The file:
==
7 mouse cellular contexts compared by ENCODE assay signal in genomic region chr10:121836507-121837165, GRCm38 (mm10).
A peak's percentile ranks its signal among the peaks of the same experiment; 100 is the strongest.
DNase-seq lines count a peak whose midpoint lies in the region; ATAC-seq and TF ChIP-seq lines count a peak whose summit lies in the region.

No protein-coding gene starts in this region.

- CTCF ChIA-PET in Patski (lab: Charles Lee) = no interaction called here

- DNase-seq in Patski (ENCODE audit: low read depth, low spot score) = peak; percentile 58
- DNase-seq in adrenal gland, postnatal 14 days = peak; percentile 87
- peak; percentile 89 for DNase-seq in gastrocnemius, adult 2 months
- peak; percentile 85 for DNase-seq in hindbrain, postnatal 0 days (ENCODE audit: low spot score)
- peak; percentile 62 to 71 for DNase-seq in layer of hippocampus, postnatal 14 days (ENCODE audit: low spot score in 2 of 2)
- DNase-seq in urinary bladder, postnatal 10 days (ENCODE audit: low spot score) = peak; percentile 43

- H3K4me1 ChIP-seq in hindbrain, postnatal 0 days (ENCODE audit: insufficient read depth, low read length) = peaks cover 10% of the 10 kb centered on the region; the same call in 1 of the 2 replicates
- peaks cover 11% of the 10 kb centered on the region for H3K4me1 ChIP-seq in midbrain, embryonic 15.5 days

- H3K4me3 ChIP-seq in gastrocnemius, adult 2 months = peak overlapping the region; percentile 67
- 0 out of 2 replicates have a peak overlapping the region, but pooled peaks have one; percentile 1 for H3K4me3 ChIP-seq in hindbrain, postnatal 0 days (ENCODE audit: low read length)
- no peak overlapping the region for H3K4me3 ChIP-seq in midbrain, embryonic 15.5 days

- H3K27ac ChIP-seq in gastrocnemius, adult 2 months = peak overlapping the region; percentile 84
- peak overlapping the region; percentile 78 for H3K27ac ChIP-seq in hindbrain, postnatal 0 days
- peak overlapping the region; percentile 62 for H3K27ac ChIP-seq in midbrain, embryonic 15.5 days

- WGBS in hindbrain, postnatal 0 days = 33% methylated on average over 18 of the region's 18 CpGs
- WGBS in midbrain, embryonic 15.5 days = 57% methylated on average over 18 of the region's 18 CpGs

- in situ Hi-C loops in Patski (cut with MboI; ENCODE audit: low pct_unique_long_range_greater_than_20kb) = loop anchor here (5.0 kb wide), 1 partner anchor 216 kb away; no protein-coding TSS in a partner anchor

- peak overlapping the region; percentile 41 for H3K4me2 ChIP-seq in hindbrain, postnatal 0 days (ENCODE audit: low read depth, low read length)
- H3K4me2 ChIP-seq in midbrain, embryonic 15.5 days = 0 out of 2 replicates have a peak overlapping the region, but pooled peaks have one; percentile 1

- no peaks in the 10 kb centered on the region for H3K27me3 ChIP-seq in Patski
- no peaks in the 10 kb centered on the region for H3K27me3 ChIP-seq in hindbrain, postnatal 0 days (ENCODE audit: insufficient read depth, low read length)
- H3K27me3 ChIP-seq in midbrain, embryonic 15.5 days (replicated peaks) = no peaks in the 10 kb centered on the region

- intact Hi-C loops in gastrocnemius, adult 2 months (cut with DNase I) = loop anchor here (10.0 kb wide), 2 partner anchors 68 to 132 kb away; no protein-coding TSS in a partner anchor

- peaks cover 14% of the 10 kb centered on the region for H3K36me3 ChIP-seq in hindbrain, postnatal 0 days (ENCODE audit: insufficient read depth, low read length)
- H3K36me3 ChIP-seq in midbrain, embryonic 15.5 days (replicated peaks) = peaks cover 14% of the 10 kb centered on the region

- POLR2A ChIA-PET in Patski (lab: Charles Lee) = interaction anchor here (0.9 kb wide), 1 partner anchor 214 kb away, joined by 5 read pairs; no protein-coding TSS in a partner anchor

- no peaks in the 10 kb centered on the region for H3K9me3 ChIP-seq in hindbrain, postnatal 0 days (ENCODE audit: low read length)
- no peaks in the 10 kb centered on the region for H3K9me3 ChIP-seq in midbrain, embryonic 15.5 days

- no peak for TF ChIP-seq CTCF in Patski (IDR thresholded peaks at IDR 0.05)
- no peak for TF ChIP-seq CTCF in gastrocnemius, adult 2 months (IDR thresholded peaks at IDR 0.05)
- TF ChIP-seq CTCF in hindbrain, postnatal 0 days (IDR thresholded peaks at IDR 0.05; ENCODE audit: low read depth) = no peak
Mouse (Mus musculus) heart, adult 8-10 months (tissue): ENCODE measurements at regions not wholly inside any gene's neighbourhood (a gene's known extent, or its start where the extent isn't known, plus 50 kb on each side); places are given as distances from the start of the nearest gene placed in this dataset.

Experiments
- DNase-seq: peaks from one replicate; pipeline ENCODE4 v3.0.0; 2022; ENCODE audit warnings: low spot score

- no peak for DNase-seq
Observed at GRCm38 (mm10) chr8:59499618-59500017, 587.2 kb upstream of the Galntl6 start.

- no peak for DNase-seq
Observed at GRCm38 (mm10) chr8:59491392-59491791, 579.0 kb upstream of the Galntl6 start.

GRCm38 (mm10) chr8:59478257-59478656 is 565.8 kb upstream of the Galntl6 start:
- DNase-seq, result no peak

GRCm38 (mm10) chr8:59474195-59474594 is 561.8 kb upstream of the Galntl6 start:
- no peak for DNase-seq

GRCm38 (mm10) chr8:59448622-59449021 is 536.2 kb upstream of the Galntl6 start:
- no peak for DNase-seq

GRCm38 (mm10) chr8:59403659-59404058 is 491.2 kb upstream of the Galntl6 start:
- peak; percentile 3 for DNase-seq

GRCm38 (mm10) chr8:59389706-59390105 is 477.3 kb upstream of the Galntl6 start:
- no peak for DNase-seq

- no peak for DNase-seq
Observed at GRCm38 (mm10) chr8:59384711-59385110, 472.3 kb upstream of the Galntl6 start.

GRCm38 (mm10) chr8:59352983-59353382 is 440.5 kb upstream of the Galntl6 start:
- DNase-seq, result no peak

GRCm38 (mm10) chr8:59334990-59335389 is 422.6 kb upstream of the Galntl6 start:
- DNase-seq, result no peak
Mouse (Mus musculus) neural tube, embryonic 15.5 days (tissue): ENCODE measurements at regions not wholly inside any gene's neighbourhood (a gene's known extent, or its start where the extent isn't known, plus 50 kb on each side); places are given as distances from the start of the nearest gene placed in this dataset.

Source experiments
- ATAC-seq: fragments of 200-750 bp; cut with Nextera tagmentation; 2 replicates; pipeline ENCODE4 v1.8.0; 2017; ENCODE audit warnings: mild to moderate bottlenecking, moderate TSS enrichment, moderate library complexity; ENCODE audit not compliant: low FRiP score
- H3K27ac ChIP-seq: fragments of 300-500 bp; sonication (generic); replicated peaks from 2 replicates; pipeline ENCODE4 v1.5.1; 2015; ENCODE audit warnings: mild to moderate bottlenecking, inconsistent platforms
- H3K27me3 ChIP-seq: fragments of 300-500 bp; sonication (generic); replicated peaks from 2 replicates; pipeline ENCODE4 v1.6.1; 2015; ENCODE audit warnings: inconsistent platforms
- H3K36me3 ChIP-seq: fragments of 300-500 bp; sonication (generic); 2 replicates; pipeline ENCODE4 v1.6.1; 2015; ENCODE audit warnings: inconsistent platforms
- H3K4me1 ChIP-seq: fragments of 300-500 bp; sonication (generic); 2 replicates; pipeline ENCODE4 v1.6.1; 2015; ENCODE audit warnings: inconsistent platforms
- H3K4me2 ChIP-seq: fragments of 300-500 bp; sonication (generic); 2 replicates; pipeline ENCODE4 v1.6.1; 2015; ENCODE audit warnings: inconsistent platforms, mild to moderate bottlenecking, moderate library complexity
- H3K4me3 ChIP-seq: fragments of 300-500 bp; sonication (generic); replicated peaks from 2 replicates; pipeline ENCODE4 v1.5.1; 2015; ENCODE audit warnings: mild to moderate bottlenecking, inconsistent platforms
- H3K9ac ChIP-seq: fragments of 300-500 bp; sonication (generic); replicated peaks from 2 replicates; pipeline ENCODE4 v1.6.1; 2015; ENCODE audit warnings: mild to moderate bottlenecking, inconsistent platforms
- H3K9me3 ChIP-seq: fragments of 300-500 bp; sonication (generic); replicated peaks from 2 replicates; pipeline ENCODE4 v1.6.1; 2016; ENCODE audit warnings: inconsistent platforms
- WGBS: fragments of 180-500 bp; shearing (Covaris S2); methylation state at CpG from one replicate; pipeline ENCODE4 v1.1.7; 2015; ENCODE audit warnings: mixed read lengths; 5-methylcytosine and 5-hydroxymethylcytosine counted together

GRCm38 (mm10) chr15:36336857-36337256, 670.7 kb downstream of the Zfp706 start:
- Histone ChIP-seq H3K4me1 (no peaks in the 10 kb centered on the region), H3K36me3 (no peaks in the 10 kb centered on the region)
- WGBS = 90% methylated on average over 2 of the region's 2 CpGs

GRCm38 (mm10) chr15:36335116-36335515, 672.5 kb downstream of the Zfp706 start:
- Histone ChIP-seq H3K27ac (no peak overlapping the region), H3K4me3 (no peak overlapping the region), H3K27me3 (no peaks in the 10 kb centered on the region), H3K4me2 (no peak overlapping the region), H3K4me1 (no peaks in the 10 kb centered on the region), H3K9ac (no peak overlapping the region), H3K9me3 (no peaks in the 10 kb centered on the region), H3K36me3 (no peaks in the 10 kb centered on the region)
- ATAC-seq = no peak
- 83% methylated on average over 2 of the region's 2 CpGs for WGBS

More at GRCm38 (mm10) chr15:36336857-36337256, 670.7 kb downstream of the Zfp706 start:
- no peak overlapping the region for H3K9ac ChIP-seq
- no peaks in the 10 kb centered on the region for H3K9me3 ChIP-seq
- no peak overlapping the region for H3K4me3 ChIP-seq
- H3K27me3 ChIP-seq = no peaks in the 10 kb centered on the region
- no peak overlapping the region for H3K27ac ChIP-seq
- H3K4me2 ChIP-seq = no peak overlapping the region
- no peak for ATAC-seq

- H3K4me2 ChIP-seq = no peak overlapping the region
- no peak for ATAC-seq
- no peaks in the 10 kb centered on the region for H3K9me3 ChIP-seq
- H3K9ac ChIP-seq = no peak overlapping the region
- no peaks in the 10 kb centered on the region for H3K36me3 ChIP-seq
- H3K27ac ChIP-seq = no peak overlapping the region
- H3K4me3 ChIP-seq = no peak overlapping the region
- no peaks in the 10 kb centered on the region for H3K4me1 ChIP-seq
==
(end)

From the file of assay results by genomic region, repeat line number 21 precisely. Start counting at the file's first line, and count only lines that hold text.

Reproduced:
- WGBS in midbrain, embryonic 15.5 days = 57% methylated on average over 18 of the region's 18 CpGs